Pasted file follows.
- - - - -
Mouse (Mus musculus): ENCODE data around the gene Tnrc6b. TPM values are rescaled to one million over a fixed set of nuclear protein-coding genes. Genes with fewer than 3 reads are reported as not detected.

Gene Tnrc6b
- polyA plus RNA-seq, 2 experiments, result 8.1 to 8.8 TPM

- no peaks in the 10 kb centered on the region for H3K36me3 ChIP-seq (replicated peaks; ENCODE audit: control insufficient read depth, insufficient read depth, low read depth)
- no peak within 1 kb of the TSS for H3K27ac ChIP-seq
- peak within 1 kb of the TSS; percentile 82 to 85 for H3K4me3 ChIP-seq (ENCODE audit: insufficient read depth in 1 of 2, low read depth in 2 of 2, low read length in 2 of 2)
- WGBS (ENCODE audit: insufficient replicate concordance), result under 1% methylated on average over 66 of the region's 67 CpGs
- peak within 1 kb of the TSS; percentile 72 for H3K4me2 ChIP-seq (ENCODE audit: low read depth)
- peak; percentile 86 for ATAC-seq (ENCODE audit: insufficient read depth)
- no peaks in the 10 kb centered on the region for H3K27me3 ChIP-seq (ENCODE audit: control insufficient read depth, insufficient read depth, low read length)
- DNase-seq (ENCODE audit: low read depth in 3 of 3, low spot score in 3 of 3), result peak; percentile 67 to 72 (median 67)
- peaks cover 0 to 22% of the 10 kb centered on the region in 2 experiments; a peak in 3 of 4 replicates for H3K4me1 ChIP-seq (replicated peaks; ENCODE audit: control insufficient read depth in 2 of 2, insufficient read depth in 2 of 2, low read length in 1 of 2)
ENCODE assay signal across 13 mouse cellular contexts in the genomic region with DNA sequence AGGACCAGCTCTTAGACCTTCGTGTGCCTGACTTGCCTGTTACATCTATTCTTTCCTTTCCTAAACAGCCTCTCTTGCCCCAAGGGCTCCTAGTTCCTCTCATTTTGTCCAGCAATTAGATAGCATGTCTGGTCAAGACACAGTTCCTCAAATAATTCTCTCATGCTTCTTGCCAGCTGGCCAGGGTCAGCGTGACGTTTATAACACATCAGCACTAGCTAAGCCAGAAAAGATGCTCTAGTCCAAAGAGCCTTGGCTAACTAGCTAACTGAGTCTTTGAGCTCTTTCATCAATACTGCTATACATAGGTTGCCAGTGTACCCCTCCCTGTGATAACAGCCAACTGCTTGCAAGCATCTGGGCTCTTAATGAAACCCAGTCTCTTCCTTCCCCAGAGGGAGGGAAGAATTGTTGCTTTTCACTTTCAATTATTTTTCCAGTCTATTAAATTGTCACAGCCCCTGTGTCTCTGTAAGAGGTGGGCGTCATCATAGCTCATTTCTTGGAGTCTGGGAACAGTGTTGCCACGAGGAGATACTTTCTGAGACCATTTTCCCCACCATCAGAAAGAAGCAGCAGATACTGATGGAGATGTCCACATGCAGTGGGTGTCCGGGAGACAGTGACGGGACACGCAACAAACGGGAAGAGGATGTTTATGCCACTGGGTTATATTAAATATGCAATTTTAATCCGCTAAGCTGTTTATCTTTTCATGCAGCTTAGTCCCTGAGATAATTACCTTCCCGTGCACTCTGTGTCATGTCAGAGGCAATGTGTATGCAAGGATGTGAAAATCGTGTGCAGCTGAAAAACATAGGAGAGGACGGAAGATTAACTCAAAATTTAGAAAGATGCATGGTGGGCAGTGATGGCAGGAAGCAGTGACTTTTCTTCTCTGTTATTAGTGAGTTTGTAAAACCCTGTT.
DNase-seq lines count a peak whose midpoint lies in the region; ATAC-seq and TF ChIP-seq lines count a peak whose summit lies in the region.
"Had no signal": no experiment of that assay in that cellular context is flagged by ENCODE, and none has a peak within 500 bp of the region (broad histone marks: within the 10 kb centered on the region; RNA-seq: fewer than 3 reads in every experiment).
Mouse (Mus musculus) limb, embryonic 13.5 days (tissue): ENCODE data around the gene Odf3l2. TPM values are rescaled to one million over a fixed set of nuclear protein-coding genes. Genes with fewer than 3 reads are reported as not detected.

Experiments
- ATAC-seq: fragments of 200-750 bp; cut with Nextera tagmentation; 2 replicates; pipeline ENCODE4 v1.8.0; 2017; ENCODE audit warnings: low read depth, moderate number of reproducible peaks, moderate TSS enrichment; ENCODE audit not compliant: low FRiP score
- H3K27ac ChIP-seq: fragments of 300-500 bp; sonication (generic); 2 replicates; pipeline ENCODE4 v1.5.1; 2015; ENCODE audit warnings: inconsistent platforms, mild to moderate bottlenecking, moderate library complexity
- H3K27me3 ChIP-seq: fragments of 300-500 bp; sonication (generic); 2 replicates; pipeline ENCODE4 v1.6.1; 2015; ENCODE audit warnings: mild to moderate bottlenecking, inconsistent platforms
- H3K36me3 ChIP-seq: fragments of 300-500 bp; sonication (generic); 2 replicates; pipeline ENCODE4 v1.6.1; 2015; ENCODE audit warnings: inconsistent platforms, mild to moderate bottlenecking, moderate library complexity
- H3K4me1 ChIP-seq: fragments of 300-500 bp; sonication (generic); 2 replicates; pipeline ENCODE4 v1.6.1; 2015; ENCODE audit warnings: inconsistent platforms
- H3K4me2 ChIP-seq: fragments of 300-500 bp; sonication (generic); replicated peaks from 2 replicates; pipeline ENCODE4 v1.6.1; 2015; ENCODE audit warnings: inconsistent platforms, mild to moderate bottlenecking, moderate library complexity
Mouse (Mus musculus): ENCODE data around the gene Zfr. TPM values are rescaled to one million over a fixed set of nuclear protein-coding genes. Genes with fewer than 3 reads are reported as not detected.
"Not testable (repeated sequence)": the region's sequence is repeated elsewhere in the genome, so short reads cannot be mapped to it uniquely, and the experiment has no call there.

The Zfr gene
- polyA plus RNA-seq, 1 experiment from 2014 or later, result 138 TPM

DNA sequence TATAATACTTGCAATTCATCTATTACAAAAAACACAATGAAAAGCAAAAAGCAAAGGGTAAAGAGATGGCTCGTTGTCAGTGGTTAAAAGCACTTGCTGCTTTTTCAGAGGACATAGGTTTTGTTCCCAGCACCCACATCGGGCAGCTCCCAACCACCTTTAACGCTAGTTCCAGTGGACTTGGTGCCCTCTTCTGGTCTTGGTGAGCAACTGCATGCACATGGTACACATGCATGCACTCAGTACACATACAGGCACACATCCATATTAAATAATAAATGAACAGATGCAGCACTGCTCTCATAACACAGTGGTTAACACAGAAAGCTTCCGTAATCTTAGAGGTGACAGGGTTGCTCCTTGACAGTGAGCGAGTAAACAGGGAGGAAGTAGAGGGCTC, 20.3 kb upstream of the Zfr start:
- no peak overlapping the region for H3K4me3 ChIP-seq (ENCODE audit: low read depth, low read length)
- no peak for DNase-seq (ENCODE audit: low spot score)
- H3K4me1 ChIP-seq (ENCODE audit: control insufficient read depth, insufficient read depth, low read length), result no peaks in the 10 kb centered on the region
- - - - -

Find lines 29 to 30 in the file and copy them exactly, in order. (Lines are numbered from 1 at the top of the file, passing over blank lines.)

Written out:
- no peak overlapping the region for H3K4me3 ChIP-seq (ENCODE audit: low read depth, low read length)
- no peak for DNase-seq (ENCODE audit: low spot score)